Rødkål (Braised Red Cabbage)

December 7, 2016
Rødkål (Norwegian Braised Red Cabbage)

Rødkål (Norwegian Braised Red Cabbage)Rødkål is a sweet and sour braised red cabbage. A side dish that is a necessity for many Norwegians when it comes to the Christmas Eve meal. Tradition dictates its presence and it is most often paired with ribbe (pork ribs with a layer of crispy fat) and potatoes.

Cabbage has been an integral part of the Norwegian livelihood for centuries, as well as Scandinavia and the rest of the world. As cabbage can be stored throughout the winter, it makes an appropriate ingredient during the colder months. It is also extremely healthy and in some cultures, a sign of luck and prosperity.

Rødkål (Norwegian Braised Red Cabbage) Continue Reading…

Sirupskake (Layered Spice Cake with Candied Oranges )

December 1, 2016

Norwegian Sirupskake (Layered Spice Cake with Candied Oranges and Orange Frosting)Norwegian Sirupskake (Layered Spice Cake with Candied Oranges and Orange Frosting)

The sound of wood crackling in the fireplace. A good friend stopping by for the day. The trickle of snow seen from the window. Folk music resounding and the smell of fragrant spices filling the air. The atmosphere seems too enticing, as if you could eat it all up. It can only mean one thing. Holiday baking has begun.

Quite recently I visited the Rollag Bygdekvinnelag, a wonderful group of ladies who meet throughout the year to swap stories, share meals, go on excursions, and maintain traditions, which have been shared and passed down through the women in the area. I was invited to look through some old cookbooks that had been kept within each respective family for generations. Some dated back to the 1800s and some were as recent as the 1970s. Mostly all were handwritten and well-used with smudges and small tears caressing the pages.

Pages filled with exciting and interesting recipes. Some still popular today, some forgotten, some a bit more unusual and some, perhaps, better left as ink on the page. With the holiday season fast approaching, a few of the traditional baked goods popped out at me. One of them being, sirupskake or syrup cake.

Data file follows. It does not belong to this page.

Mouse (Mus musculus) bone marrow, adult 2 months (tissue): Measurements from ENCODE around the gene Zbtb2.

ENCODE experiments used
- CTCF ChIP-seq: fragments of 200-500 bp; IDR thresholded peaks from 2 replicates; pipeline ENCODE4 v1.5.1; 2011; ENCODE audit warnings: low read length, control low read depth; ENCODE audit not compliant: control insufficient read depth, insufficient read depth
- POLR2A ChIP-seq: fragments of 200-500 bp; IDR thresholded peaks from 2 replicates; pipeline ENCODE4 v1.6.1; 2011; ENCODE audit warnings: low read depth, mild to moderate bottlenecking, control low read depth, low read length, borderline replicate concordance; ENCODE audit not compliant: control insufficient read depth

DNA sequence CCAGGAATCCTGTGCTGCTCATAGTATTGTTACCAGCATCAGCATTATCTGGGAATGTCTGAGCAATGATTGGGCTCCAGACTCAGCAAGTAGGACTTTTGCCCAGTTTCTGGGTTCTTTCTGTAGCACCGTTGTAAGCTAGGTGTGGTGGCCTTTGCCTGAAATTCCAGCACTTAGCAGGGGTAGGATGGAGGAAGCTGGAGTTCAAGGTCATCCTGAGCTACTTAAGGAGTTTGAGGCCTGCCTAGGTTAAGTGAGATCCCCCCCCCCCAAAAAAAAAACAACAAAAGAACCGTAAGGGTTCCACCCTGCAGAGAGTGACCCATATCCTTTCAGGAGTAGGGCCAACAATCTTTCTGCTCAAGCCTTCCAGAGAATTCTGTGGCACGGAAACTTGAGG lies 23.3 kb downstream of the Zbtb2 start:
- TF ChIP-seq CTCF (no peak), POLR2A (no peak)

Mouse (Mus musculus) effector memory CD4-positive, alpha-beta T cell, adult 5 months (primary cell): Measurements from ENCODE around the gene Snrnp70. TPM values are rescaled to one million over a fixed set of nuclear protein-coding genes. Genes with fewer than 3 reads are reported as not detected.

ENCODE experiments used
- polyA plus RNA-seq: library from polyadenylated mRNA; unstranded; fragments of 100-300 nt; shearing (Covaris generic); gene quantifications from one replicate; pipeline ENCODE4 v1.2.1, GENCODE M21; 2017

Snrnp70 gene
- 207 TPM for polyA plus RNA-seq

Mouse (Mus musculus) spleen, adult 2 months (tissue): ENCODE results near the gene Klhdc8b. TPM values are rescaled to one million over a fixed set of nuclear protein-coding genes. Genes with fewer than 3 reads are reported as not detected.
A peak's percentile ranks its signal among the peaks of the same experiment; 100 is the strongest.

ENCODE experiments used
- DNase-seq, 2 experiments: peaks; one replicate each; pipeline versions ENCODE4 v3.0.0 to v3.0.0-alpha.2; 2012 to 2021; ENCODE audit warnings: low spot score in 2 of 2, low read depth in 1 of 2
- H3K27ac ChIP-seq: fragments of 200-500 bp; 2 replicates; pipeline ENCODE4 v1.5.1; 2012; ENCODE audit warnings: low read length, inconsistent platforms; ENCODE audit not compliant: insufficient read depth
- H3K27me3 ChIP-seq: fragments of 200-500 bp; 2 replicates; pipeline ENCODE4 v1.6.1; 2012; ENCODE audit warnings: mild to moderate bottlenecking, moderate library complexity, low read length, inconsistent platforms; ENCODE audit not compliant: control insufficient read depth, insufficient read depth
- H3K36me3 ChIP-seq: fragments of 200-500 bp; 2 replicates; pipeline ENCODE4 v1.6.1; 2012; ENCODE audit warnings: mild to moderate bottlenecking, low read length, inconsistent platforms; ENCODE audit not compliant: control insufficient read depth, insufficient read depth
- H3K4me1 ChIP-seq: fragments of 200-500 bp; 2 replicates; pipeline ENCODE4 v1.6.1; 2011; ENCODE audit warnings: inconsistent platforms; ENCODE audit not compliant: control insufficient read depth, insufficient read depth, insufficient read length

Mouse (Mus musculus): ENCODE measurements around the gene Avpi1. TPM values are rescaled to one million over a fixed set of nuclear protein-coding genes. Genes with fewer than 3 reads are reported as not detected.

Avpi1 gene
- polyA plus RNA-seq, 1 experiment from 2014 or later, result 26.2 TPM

Norwegian Sirupskake (Layered Spice Cake with Candied Oranges and Orange Frosting) Continue Reading…

The Smokehouse (Røykhuset)

November 25, 2016
The Smokehouse (Røykhuset)

The Smokehouse (Røykhuset)The Smokehouse (Røykhuset)An army of snowflakes drape over the valley in a continuous flutter, creating an atmosphere that is quite magical, quite harmonious. A picture of white amidst a mountain landscape. And there, at the edge of the farm and near a trickling brook, stands the old smokehouse.

Aged timber cloaked in a history and a promising future. A future, which may not have existed had it not been important to revive and maintain this old tradition by the Traaen family.

The Traaen’s are a great example of those who are committed to their heritage and their connection to nature and the community. I had the privilege of learning about hunting in the Norwegian mountains from Olav and his son, Knut Halvor. Today, they are showing me another important aspect of Norway’s food culture and one they are learning more about themselves. The art of røyking or smoking.

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Fattigmann (Poor Man Cookies)

November 22, 2016
Fattigmann (Norwegian Poor Man Cookies)